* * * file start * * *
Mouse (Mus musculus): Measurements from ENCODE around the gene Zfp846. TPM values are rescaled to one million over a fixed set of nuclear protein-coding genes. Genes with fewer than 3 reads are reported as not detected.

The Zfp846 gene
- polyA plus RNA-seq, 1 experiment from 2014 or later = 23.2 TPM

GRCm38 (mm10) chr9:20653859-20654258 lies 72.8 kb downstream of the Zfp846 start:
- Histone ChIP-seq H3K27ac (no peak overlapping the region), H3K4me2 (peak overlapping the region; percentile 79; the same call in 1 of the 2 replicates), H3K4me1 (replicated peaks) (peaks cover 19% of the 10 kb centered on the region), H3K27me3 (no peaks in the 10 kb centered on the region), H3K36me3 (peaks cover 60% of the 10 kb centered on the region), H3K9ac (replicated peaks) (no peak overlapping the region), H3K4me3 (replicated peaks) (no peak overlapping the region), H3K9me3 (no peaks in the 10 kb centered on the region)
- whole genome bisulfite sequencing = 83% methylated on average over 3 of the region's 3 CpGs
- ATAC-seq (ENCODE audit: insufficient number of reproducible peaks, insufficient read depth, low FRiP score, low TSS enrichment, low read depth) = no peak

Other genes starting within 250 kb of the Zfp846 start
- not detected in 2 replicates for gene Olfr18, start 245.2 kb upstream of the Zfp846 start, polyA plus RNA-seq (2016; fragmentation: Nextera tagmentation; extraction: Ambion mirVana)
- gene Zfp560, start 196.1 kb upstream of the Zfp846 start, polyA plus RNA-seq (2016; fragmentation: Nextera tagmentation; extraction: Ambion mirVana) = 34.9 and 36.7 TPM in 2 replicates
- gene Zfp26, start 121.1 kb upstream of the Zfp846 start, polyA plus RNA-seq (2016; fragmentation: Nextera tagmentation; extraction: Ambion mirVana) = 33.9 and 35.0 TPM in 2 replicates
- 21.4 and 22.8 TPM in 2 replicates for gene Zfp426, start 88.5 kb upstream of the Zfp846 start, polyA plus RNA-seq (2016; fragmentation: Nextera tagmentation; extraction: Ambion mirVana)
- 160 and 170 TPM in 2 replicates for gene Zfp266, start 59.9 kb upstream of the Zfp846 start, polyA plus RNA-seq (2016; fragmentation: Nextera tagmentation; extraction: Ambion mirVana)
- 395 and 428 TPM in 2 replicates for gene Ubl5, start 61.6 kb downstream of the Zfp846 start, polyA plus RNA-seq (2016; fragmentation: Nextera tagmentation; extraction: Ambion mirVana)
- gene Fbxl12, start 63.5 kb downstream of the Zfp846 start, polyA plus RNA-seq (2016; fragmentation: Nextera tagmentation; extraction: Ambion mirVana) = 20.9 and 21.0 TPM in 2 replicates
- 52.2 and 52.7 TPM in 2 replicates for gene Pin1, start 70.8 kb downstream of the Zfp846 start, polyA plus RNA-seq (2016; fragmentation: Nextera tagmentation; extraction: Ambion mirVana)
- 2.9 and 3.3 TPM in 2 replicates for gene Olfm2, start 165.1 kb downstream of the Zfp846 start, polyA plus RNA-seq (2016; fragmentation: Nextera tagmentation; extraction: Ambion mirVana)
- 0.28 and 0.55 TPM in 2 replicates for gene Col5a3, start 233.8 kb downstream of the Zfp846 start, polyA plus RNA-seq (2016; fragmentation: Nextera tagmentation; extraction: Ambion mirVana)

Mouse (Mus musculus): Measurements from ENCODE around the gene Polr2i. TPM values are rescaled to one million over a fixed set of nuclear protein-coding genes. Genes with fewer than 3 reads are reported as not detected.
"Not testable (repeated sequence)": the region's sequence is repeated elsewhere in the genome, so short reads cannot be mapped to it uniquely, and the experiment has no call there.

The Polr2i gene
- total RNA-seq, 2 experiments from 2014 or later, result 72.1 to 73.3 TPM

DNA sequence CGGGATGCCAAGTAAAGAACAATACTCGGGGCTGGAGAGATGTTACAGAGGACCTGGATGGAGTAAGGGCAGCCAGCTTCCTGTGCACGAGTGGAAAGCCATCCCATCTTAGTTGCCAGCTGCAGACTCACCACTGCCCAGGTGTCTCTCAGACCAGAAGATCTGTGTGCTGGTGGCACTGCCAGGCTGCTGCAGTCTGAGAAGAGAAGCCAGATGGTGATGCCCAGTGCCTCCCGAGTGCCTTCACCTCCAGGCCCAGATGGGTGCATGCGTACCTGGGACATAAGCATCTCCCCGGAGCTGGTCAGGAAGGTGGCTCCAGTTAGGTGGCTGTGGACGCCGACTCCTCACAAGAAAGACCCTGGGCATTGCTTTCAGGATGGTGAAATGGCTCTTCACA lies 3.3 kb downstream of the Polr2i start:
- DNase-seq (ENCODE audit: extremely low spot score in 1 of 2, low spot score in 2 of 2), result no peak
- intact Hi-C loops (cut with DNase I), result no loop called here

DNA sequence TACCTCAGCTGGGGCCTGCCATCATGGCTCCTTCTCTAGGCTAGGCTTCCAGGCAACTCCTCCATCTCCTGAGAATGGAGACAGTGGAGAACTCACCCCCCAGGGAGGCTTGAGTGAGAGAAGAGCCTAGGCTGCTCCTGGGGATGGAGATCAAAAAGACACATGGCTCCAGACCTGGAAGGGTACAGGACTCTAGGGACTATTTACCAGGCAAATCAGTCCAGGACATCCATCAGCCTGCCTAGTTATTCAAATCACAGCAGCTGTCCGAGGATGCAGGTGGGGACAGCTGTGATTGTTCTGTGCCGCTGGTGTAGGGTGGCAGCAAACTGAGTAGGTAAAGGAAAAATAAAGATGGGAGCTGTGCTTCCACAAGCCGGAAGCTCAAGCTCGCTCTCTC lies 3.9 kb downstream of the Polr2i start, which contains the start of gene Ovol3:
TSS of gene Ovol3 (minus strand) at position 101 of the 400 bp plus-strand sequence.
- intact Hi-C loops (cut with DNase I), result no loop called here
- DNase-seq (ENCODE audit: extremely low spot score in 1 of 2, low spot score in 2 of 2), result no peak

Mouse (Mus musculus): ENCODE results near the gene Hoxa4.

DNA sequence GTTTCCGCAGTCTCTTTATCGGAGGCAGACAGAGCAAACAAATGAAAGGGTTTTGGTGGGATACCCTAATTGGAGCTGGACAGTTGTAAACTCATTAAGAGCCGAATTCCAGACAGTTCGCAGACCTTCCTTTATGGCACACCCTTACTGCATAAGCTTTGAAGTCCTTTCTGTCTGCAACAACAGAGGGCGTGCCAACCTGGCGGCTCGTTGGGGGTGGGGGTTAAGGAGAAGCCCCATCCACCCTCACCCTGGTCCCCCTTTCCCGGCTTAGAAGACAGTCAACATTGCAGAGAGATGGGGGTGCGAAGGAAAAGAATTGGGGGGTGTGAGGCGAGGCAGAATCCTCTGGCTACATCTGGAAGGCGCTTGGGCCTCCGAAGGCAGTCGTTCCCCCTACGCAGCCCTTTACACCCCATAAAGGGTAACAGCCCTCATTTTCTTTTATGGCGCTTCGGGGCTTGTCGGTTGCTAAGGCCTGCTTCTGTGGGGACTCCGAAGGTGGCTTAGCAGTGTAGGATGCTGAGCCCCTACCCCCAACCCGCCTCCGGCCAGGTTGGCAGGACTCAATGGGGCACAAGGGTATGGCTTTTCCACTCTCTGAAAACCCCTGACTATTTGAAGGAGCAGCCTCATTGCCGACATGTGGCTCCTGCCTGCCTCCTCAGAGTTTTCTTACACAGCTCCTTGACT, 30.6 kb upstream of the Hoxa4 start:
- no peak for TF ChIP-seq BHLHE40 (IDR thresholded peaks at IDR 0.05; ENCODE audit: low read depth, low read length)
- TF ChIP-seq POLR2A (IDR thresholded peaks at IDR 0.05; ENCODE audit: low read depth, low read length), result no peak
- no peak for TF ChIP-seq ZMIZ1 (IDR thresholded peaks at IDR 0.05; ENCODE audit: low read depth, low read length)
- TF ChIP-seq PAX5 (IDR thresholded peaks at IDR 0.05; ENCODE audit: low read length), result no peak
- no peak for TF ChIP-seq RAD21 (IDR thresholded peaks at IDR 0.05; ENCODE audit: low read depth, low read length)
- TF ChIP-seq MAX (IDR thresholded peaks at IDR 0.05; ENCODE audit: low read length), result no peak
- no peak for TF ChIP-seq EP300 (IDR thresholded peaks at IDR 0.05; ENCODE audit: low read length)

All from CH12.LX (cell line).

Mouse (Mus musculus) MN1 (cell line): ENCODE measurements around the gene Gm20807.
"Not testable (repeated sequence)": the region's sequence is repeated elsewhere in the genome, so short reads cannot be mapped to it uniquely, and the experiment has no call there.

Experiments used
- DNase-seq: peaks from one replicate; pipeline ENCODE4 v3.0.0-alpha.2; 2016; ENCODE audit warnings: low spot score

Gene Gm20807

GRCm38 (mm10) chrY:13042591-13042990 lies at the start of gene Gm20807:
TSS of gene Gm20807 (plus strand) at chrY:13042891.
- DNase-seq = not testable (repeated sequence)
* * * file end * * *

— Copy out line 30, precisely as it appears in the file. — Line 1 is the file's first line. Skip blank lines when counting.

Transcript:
Mouse (Mus musculus): ENCODE results near the gene Hoxa4.